Rectifier

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Rectifier

A rectifier is an electrical device, for converting alternating current to continuous current.

How doneEdit

It is done by using one or more semiconductive devices (such as diodes) arranged in a particular way. When just one diode is used to rectify AC (by blocking the negative or positive portion of the waveform. The difference between the term diode and the term rectifier is merely one of usage, e.g. the term rectifier describes a diode that is being used to convert AC to DC. Rectification is a process whereby alternating current (AC) is converted into direct current(DC). Almost all rectifiers comprise a number of diodes in a specific arrangement for more efficiently converting AC to DC than is possible with just a single diode. Rectification is commonly performed by semiconductor diodes. Before the development of solid state rectifiers vacuum tube diodes were used.

Half-wave rectificationEdit

In half wave rectification, either the positive or negative half of the AC wave is passed easily, the other half is blocked. Half wave rectification eliminates one half of the wave, and so is very inefficient. As its title implies, a half wave rectifier allows only one half of the input waveform to reach the output. This may be the positive or the negative half depending on the sense in which the diode is connected. Half wave rectification can be achieved by a single diode in a one phase supply.

Full-wave rectification Edit

Full-wave rectification converts both polarities of the input waveform to DC, and is more efficient. However, depending on the transformer configuration, it can require four times as many rectifiers as half-wave rectification. This is due to each output polarity requiring 2 rectifiers each, for example, one for when AC 'X' is positive and one for when AC terminal 'Y' is positive. The other DC output requires exactly the same, resulting in four individual junctions (See semiconductors/diode). Four rectifiers arranged this way are called a bridge rectifier.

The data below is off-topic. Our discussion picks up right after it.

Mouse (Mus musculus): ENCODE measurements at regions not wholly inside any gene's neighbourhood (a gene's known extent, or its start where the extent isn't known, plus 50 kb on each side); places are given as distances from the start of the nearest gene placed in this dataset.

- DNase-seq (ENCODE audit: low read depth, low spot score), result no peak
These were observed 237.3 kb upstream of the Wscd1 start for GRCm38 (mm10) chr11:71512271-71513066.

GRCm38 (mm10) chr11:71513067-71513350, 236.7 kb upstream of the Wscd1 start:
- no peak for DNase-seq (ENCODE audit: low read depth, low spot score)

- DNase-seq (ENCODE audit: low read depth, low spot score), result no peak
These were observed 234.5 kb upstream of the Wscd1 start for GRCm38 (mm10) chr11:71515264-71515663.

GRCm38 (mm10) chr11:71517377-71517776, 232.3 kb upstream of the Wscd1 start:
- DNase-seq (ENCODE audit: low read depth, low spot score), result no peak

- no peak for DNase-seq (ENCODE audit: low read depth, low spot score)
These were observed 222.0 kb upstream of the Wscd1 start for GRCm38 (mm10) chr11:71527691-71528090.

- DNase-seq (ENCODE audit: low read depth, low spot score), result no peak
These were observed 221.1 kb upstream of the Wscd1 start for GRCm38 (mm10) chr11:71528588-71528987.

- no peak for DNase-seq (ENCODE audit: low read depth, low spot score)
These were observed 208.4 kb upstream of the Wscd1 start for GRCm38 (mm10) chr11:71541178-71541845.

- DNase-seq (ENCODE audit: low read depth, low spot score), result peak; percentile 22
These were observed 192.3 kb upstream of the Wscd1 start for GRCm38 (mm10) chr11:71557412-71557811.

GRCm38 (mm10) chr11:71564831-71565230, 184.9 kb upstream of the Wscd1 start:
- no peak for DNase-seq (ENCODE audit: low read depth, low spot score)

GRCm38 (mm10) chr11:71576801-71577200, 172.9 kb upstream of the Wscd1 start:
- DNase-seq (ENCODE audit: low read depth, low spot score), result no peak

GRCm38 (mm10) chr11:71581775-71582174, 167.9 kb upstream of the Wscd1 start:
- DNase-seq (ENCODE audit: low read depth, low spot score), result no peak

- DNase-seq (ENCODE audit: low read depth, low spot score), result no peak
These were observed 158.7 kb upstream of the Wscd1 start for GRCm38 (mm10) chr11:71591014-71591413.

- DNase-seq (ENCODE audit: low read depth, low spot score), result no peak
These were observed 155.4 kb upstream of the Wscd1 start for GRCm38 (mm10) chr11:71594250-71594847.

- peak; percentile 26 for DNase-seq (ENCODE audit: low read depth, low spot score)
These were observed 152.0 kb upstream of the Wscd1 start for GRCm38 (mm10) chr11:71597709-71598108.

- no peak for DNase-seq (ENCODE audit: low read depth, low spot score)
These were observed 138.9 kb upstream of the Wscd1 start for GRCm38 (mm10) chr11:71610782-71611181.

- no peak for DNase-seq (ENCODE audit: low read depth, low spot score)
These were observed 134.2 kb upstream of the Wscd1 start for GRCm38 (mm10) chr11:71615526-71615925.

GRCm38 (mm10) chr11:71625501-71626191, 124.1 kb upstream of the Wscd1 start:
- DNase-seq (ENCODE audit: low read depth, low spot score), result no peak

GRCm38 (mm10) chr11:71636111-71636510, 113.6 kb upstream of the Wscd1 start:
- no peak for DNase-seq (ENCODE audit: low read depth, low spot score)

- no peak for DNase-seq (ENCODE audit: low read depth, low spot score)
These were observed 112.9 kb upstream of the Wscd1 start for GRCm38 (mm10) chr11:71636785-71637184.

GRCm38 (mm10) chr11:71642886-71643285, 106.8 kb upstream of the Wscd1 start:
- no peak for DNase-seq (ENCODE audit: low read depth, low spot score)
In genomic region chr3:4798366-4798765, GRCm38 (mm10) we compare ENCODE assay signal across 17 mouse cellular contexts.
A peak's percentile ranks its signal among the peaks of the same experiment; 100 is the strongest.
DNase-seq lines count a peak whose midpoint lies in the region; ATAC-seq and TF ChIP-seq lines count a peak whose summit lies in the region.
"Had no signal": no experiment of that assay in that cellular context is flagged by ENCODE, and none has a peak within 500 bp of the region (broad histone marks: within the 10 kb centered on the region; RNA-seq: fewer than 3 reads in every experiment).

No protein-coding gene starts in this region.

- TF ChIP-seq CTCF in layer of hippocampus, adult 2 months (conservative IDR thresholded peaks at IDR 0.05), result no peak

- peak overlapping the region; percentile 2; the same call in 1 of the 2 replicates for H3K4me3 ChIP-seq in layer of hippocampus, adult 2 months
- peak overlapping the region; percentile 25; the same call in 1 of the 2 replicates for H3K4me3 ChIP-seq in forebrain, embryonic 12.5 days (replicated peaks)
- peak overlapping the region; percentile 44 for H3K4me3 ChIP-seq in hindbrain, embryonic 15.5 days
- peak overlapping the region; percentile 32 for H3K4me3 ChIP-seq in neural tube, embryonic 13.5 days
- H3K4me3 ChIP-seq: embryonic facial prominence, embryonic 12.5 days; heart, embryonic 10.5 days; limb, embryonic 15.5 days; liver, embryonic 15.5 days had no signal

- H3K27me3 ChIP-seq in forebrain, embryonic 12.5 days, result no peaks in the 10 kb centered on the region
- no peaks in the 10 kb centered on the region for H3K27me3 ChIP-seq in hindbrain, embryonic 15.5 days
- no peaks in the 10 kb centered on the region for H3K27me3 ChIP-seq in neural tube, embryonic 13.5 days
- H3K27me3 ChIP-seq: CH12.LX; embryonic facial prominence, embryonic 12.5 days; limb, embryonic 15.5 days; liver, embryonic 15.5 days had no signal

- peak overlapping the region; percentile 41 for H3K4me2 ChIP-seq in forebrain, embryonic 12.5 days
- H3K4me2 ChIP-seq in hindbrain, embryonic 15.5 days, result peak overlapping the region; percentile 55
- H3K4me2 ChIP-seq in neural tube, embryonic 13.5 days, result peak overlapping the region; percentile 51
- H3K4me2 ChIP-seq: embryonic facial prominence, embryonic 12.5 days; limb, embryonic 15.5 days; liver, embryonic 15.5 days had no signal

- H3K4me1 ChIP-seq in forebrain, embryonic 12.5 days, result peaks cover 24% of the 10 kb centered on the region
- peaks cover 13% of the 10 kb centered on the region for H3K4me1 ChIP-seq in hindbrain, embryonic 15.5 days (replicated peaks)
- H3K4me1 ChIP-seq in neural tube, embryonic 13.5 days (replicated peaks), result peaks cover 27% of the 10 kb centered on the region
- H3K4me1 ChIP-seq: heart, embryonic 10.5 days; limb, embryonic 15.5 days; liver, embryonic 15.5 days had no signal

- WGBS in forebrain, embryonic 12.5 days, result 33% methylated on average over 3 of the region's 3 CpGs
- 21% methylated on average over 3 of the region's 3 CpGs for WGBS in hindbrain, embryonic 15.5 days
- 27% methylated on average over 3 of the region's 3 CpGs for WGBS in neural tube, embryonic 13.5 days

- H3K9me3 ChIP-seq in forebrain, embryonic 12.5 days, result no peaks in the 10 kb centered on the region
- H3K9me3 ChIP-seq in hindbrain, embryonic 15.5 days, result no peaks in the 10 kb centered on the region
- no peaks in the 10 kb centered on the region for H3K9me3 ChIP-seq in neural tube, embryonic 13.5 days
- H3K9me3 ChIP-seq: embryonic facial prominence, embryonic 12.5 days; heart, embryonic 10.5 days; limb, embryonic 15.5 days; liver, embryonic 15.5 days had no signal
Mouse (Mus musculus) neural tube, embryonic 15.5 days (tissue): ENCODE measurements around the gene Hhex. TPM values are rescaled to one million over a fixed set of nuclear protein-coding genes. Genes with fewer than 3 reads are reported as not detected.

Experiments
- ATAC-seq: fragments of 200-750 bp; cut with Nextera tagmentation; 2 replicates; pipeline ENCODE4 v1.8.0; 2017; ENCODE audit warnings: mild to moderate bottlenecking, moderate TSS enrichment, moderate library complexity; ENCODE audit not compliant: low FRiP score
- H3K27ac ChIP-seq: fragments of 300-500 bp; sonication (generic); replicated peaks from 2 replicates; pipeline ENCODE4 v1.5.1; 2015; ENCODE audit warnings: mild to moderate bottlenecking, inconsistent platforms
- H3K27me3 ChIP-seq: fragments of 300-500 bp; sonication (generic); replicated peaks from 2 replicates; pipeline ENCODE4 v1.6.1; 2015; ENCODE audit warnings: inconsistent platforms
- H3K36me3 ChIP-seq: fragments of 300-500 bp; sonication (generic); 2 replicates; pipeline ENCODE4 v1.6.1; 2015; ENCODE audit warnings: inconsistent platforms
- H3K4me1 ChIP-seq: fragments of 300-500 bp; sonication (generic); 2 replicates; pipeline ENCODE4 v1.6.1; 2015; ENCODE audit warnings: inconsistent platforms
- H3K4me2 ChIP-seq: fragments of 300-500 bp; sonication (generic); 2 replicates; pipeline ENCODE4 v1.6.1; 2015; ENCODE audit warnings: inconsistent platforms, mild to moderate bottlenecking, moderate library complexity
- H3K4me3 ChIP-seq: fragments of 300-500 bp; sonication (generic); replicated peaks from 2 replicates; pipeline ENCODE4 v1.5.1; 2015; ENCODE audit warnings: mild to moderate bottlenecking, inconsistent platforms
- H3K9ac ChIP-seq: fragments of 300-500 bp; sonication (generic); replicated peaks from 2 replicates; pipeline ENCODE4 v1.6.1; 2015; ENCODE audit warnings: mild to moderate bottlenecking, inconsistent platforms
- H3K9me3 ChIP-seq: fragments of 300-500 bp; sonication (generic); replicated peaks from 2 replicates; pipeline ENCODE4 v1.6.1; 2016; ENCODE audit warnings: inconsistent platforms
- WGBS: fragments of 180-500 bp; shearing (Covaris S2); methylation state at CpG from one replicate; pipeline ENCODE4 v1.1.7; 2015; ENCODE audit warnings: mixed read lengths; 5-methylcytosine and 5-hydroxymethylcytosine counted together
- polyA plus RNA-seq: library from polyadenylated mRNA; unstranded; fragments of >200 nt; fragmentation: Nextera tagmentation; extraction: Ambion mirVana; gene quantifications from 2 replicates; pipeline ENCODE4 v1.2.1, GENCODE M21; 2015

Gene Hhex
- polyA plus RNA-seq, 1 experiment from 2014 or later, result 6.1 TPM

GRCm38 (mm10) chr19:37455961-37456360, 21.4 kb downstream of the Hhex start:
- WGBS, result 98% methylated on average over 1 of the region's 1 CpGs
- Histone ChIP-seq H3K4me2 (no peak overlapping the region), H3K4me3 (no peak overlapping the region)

A full wave rectifier converts the whole of the input waveform to one of constant polarity (positive or negative) at its output by reversing the negative (or positive) portions of the alternating current waveform. The positive (negative) portions thus combine with the reversed negative (positive) portions to produce an entirely positive(negative) voltage/current waveform.

For single phase AC, if the AC is center-tapped, then two diodes back-to-back (i.e. anodes-to-anode or cathode-to-cathode) form a full wave rectifier.

If there is no center tap, then four diodes, arranged in a bridge, are needed.

For three phase AC, six diodes are used. Typically there are three pairs of diodes, each pair, though, is not the same kind of double diode that would be used for a full wave single phase rectifier. Instead the pairs are in series (anode to cathode). Typically, commercially available double diodes have four terminals so the user can configure them as single phase split supply use, for half a bridge, or for three phase use.

ApplicationsEdit

AC is used for current transmission because it can easily be stepped up or down in voltage by a simple transformer. High voltage power lines transmit the same power at lower current (which causes lower heat) and it is then stepped down by substation transformers to the more manageable voltages. Converting the voltage level of DC is much more complicated. One method is actually to convert to AC (using a device called an inverter), use a transformer to change the voltage, and then rectify it back to DC. DC is a requirement of the internal circuits of many everyday electrical and electronic items. Computers, telephones, television sets, clocks, solid state lighting, etc., are all designed to run on DC.

Rectifier output smoothingEdit

While half- and full-wave rectification suffices to deliver a form of DC output, neither produces steady DC. In order to produce 'steady' DC from a rectified AC supply, a smoothing circuit is required. In its simplest form this can be what is known as a reservoir capacitor or smoothing capacitor, placed at the DC output of the rectifier. There will still remain an amount of AC ripple voltage where the voltage is not completely smoothed.

To further reduce this ripple, a capacitor-input filter can be used. This complements the reservoir capacitor with a choke and a second filter capacitor, so that a steady DC output can be obtained across the terminals of the filter capacitor. The choke effectively presents a high impedance to the ripple current.

Rectification efficiencyEdit

Rectification efficiency measures how efficiently a rectifier converts AC to DC. It is defined as the ratio of the DC output power to AC input power, where DC output power is a product of the average current and voltage. A simpler way to calculate efficiency is with $V_{DC}^2\over V_{AC}^2$.

Without smoothing, full-wave rectifiers have $8\over\pi^2$ or 81% efficiency. Half-wave rectifiers have $4\over\pi^2$ or 40.5% efficiency.